• H01L29/08Semiconductor bodies ; Multistep manufacturing processes therefor characterised by their shape; characterised by the shapes, relative sizes, or dispositions of the semiconductor regions ; characterised by the concentration or distribution of impurities within semiconductor regions with semiconductor regions connected to an electrode carrying current to be rectified, amplified or switched and such electrode being part of a semiconductor device which comprises three or more electrodes
    • H01L29/0843Source or drain regions of field-effect devices
    • H01L29/0847Source or drain regions of field-effect devices of field-effect transistors with insulated gate
    • HELECTRICITY
    • H01BASIC ELECTRIC ELEMENTS
    • H01LSEMICONDUCTOR DEVICES; ELECTRIC SOLID STATE DEVICES NOT OTHERWISE PROVIDED FOR
    • H01L29/00Semiconductor devices adapted for rectifying, amplifying, oscillating or switching, or capacitors or resistors with at least one potential-jump barrier or surface barrier, e.g. PN junction depletion layer or carrier concentration layer; Details of semiconductor bodies or of electrodes thereof; Multistep manufacturing processes therefor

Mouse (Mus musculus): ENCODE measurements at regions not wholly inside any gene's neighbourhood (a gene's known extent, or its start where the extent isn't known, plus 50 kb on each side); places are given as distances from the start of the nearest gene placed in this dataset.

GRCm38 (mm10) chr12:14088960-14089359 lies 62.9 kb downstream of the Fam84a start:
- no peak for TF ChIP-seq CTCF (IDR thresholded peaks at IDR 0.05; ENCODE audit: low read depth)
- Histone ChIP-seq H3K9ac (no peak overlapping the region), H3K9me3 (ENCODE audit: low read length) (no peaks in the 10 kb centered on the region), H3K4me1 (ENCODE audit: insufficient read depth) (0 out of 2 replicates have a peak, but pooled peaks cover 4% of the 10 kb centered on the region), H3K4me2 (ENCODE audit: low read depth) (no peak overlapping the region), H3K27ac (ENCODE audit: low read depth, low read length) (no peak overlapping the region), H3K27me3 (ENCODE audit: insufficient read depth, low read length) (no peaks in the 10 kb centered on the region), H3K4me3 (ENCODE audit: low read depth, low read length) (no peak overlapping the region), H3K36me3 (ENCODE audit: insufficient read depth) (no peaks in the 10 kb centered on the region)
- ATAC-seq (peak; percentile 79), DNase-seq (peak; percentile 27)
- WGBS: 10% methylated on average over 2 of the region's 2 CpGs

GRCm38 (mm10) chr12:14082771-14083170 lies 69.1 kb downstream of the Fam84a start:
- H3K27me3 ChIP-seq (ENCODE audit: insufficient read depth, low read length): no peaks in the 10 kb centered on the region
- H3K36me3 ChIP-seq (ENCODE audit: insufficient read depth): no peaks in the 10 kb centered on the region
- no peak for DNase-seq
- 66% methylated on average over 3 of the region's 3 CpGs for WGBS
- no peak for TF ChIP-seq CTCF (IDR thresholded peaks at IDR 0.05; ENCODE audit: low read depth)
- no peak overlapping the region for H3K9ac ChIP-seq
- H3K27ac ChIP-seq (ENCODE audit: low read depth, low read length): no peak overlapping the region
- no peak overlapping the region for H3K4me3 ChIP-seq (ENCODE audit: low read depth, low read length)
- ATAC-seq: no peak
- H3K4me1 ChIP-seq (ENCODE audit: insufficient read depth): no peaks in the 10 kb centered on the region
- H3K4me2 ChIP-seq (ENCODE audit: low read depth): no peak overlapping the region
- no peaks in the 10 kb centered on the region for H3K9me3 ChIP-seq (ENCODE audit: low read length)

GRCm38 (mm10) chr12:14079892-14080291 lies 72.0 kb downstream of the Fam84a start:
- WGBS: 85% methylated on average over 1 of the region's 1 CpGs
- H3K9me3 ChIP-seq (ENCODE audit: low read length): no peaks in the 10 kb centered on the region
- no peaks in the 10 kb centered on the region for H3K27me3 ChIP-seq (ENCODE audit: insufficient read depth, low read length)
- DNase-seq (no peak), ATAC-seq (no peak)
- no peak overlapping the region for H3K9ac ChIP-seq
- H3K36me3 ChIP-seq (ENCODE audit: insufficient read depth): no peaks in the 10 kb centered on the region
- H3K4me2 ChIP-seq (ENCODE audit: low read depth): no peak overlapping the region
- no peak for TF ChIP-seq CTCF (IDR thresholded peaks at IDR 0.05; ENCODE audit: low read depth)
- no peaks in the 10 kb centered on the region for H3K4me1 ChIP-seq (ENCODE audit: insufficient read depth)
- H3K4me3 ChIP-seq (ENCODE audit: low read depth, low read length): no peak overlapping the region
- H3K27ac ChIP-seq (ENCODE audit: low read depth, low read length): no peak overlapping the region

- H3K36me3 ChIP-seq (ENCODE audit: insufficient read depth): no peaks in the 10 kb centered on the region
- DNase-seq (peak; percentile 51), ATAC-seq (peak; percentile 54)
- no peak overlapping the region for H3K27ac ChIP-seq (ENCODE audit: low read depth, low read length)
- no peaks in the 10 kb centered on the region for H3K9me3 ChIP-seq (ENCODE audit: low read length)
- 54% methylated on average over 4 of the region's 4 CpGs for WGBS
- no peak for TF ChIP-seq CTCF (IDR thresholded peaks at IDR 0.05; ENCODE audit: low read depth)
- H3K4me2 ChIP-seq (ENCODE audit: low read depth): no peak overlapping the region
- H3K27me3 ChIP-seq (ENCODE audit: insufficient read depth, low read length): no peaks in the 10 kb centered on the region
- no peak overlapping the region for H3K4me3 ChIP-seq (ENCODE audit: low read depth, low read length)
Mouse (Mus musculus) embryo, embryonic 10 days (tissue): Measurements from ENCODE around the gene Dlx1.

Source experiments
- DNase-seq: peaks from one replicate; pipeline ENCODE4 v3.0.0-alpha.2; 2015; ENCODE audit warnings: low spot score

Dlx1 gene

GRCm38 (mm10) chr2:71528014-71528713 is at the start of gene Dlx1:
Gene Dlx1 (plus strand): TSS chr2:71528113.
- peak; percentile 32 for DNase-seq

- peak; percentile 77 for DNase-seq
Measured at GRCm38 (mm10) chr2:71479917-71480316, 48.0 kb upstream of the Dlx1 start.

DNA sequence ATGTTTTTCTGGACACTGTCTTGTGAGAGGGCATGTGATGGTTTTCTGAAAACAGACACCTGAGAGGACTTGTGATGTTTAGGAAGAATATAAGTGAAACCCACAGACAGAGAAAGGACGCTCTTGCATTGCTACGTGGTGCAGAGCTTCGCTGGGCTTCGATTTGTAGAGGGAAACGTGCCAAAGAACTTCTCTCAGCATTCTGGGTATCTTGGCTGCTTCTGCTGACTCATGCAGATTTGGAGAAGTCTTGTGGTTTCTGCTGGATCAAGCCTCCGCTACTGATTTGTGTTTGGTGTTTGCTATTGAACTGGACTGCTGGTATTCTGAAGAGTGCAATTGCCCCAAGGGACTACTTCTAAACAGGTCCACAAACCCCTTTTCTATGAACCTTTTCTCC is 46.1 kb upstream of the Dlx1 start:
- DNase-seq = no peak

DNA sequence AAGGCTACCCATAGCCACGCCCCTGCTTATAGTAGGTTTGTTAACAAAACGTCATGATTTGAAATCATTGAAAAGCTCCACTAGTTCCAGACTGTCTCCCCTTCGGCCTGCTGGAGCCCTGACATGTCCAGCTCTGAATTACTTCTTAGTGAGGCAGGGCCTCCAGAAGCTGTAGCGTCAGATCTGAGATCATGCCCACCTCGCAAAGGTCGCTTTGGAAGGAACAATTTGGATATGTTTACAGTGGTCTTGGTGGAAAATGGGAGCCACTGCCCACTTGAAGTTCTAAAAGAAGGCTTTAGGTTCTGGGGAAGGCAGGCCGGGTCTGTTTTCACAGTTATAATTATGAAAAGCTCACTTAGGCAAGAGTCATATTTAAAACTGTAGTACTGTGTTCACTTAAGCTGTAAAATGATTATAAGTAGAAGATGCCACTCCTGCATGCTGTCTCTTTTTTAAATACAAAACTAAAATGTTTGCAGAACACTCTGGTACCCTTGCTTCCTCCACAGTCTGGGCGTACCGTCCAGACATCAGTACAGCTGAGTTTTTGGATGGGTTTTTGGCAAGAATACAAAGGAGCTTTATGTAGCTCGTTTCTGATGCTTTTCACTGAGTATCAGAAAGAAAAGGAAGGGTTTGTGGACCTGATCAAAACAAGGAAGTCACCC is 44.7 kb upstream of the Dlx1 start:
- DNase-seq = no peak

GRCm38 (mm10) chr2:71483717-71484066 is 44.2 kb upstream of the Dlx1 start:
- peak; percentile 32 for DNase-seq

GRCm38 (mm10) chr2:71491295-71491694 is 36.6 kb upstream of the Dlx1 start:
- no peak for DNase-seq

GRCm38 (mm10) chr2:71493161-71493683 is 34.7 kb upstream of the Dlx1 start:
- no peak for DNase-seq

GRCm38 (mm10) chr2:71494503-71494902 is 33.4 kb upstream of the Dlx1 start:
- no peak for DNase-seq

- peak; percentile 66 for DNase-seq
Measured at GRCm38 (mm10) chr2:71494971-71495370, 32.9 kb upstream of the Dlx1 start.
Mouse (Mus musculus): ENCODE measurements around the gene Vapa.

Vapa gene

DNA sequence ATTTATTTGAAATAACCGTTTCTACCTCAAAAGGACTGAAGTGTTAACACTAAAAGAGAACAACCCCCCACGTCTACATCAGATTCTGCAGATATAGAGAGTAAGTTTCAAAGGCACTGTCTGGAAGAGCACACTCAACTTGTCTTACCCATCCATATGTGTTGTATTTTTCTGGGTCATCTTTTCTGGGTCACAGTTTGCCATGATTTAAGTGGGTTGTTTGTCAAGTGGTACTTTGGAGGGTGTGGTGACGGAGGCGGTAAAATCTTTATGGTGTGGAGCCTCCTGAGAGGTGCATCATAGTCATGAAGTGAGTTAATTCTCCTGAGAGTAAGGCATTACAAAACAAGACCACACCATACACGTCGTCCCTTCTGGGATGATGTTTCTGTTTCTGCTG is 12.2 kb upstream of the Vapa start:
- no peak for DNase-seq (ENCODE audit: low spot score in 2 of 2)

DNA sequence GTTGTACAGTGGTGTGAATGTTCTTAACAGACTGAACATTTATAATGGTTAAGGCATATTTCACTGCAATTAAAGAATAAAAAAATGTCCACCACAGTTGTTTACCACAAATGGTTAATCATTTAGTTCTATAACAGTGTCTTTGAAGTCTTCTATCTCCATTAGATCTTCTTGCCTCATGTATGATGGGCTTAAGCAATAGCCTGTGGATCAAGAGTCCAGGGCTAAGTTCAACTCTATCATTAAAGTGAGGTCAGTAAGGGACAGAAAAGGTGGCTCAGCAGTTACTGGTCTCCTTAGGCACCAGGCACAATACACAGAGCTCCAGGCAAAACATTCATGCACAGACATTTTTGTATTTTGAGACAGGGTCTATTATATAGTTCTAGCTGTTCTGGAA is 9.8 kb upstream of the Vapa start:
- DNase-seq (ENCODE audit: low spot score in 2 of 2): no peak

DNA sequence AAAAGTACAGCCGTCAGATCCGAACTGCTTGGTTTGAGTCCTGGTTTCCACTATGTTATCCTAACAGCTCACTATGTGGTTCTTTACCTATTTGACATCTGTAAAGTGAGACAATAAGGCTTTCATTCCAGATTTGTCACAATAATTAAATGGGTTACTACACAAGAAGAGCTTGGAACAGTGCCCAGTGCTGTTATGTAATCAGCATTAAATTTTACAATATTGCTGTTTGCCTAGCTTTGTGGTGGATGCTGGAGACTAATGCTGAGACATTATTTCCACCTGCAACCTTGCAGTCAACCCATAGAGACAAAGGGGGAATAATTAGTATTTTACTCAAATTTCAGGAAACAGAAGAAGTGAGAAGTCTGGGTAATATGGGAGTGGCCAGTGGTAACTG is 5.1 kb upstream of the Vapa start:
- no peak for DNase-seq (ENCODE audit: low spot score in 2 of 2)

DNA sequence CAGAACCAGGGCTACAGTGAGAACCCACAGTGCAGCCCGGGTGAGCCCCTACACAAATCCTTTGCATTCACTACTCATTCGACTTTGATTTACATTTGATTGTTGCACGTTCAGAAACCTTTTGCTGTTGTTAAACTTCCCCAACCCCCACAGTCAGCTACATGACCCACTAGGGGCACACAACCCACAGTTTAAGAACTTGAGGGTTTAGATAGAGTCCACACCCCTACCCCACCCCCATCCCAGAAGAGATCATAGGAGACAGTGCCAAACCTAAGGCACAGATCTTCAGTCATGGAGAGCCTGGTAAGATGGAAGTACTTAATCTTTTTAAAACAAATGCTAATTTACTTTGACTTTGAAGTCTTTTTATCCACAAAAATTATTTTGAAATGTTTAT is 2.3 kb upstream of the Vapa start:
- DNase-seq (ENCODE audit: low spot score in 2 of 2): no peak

• H01L29/02Semiconductor bodies ; Multistep manufacturing processes therefor
    • H01L29/12Semiconductor bodies ; Multistep manufacturing processes therefor characterised by the materials of which they are formed
    • H01L29/16Semiconductor bodies ; Multistep manufacturing processes therefor characterised by the materials of which they are formed including, apart from doping materials or other impurities, only elements of Group IV of the Periodic System
    • H01L29/161Semiconductor bodies ; Multistep manufacturing processes therefor characterised by the materials of which they are formed including, apart from doping materials or other impurities, only elements of Group IV of the Periodic System including two or more of the elements provided for in group H01L29/16, e.g. alloys
    • H01L29/165Semiconductor bodies ; Multistep manufacturing processes therefor characterised by the materials of which they are formed including, apart from doping materials or other impurities, only elements of Group IV of the Periodic System including two or more of the elements provided for in group H01L29/16, e.g. alloys in different semiconductor regions, e.g. heterojunctions